By Jessie Topp
One of the most widely grown cereal grains in the world, barley, has been used as a food and beverage source since ancient times. However, today, its use as a food product is limited. In fact, only two percent of all barley cultivated worldwide is consumed or processed into food products. That is compared to 65 percent used for animal feed and 33 percent for malt production.
Unlike wheat and rice, which are both more widely utilized as a food source, barley is not commonly recognized as a food crop. Research in recent years has resulted in growing interest in the use of barley in food products. This has been spurred, in part, by growing evidence that routine barley consumption has been linked to reduced risk of non-communicable diseases (NCD), including hypertension, chronic heart disease, and hyperglycemia. Please refer to our recent blog posts to learn how barley may be used to control hyperglycemia and target type 2 diabetes.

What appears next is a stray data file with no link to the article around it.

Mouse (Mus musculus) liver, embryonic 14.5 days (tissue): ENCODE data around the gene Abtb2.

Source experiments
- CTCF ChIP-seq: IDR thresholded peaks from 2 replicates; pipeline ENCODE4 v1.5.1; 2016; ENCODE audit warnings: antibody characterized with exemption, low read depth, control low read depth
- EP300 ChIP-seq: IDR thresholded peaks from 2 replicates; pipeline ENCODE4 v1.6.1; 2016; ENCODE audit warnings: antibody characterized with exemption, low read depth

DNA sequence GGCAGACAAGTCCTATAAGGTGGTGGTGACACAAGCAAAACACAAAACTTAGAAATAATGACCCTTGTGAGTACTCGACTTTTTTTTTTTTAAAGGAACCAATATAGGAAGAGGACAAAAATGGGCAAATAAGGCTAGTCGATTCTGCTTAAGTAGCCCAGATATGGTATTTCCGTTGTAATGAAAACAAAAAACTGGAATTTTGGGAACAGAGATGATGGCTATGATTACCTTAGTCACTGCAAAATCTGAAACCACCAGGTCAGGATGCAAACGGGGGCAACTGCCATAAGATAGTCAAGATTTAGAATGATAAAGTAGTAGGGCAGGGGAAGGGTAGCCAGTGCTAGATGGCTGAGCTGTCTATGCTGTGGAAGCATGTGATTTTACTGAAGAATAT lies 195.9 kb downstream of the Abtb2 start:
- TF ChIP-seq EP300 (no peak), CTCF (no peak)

Cardiovascular disease (CVD) is the leading cause of human mortality worldwide. Diets rich in antioxidants, such as phenolic compounds can potentially aid in protecting against the development of risk factors for CVD. Because barley is a good source of phenolic compounds, consuming barley-based foods may reduce reliance on pharmaceutical agents for CVD treatment. Similarly, the use of barley-based foods could be used complementarily to pharmaceutical agents for CVD treatment.
Research continues to provide support for barley’s potential to positively influence human health. This growing interest in barley’s use as a food ingredient with specific health benefits should spark excitement for barley growers and individuals dealing with NCDs, alike.